Tag Archives: marketing

Back to normal???

Otto woke me up before six a.m. this morning. I took my time feeding them, fiddled around with social media, then headed for the writing cabin.

I was very close to the big boss battle and wanted to get into that.

This one is called The Viral Blues and was intended to be the second story for Lizzie and the hat. It kind of spun out of control and became a lot more than that.

I had all these characters wasting away, trying to draw unemployment, so I decided to put them back to work. This means there are a team of main characters.

My first obstacle involved section breaks for point of view changes. I’m not a fan of this, but imagine two cars full of heroes chasing one car full of bad guy. They’re all doing heroic things, and I need to change POV from car to car. I worked on this for a long time, but had to add a couple of section breaks to pull it off.

One of the things to keep in mind here is that everyone was someone’s favorite. If they come into this book, they deserve a starring moment for their favorite character. Honestly, this was a fun challenge and I think I met it.

Things are rough around the edges, but I finished the story today. I need to do some serious work on it before I send it to critique members, and it may be a couple of weeks before I can do that.

An interesting new challenge presented itself today. I’m on record (probably over at Story Empire) saying I like brief endings. I’ve used terms like “drop the mike and walk offstage,” and “happy for now,” to describe my opinions. This book wouldn’t let me do that.

With that many lead characters, the denouement took longer than I planned. Everyone needed to get something out of the deal now that their adventure is over. Some could be dealt with quickly, but some needed more attention. Then Lizzie and the hat had a bit of drama over their payment, but I like how it worked out.

Then it occurred to me that I was at one of those pivotal points. I have a marketing idea that is either pure genius, or about as idiotic as anything I’ve ever tried. I’m adding my back of the book material, but instead of blurbs I’m noting which stories the various characters appeared in.

My hope is that if someone just met Clovis, for example, they might want to check out The Playground.

Then… I decided to do something I never do. There is going to be an epilogue. There is one loose end that I really don’t have to tie up, but decided to do it anyway. I have a solid idea for it, and I promise it will be fun. I’m selling it to myself like it’s one of those ending scenes after one of the Marvel movies.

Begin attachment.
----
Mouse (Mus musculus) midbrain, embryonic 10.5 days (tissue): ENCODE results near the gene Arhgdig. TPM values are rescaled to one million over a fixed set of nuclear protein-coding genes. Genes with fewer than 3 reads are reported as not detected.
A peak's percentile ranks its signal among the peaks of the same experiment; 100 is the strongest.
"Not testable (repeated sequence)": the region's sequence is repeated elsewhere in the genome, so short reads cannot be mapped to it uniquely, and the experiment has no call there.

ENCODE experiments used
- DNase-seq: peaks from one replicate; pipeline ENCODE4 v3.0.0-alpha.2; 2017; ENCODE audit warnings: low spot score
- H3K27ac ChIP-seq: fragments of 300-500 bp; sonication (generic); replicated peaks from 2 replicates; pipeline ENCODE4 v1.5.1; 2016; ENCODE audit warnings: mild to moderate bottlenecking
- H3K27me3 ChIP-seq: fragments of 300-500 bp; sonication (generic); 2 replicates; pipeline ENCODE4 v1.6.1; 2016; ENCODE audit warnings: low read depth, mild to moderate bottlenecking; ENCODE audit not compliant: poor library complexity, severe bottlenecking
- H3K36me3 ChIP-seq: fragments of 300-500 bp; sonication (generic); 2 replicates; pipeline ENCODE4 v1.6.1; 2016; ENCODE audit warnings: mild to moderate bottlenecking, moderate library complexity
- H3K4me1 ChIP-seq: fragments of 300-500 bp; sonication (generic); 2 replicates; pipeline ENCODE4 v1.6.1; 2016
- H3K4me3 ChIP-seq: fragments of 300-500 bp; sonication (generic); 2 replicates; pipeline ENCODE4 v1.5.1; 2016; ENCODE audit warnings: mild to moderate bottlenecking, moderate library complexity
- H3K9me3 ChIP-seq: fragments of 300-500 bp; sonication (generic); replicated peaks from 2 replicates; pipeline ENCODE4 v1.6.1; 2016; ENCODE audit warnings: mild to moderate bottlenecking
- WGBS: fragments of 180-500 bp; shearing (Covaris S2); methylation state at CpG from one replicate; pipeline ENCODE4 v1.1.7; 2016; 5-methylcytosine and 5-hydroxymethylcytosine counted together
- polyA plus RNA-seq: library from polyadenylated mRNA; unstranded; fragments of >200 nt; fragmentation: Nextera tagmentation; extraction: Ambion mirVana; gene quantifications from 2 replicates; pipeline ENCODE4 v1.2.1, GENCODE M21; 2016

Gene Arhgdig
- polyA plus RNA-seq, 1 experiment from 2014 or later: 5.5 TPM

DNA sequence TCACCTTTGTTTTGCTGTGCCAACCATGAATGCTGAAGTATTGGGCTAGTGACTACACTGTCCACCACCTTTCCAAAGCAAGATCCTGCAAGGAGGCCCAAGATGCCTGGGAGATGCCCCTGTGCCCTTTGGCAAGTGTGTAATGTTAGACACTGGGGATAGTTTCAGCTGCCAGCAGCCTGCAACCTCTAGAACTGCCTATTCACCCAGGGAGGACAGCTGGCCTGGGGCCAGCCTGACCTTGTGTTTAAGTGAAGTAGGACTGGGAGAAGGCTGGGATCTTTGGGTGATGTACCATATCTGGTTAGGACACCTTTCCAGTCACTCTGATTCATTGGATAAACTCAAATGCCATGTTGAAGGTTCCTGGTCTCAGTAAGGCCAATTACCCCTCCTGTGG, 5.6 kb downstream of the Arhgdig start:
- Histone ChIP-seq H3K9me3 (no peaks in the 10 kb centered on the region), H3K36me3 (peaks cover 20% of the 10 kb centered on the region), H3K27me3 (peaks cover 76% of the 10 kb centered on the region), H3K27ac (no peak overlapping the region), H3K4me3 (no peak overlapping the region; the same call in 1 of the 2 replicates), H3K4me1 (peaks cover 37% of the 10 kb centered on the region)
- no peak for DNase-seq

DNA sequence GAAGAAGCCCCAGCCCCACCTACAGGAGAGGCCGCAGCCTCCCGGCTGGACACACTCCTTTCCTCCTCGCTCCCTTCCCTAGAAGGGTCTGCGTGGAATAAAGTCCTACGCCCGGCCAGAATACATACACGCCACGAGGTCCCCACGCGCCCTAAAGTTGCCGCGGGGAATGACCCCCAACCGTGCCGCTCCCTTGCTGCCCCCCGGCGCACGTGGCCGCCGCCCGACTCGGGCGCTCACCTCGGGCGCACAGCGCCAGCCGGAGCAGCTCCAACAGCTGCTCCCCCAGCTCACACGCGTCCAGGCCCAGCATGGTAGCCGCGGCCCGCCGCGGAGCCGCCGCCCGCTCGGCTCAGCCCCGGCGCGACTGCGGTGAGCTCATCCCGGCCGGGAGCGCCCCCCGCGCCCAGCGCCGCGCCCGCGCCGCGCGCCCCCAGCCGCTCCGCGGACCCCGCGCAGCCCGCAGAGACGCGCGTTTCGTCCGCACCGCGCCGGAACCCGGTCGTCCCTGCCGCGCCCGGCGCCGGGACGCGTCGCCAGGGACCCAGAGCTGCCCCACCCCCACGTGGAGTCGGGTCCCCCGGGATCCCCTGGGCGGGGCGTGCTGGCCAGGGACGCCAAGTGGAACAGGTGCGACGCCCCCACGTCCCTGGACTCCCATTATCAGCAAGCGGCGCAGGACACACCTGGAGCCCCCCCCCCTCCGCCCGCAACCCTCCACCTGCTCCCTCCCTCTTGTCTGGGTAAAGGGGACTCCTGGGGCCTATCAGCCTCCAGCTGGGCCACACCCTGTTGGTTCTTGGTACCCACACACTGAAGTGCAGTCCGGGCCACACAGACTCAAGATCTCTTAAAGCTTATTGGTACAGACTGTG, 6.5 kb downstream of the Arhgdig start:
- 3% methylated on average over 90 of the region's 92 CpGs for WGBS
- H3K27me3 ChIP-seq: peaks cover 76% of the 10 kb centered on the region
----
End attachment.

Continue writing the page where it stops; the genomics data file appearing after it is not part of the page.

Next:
I just started writing the epilogue, when I got interrupted.

Lisa Burton

“Hey! I’m home.”

“Back here. How was your adventure?”

“Honestly, it was rugged. Why do you insist upon breaking me in all my stories?”

“That’s what heroes go through. As powerful as you are, you have your own Kryptonite. Readers need to know that about you.”

“I survived, despite your best effort.”

“I’m so happy. I have some great ideas for your posters, but I didn’t expect you home so soon.”

She hugged me, then sat on the edge of the desk. “Well, someone decided not to write me into the epilogue, so I got an early start.”

“You had plenty of moments, and they couldn’t have accomplished this without you. I decided maybe it was up to someone else to clean up the loose ends.”

“It is good to be home. How’s Bunny doing?”

“He’s huge and fat as ever. I’m sure he missed you, but it’s hard to tell with rodents.”

“I’m going upstairs to see him.”

“I don’t blame you. I think I’m done for the day anyway. I’ll have to finish the epilogue later.”


That is the saga of my day. Summer is going to be a period of editing, getting artwork together, preparing blog tour posts, and loose ends. (Hopefully reading) For those keeping score, I never tracked word count today, but it feels like about 4500 words.

Back to the grindstone tomorrow.


Filed under Muse

Check out Marketing 101

Back in December, the Rave Reviews Book Club held its first annual Writing Conference & Book Expo. Other commitments kept me from attending, but Jan Sikes asked if she could use me as an example in creative marketing. As a reminder, Jan is the author of The Convict and the Rose, that was presented on Lisa Burton Radio yesterday. (Link here.)

This presentation comes in three helpful videos, and its full of useful information. Several popular authors and bloggers were mentioned, but since this is my blog, I'll mention that part three is where I'm featured. Lisa Burton is also mentioned, and you should check it out. It's packed with good information beyond the part where I'm discussed.

Here is the handy dandy link.



Filed under Writing

To give away, or not to give away…

That is the question, on my mind today. I’ve been seeing a lot of posts and articles around the internet about what to charge for our work, working for exposure, and holding giveaways.

The best one this week was from super-blogger Kristen Lamb. It addresses the idea that aggregators want our content, they make money on it, but we are expected to provide it for the exposure it brings. Everyone reads Kristen Lamb, but in case you missed it, this is the link.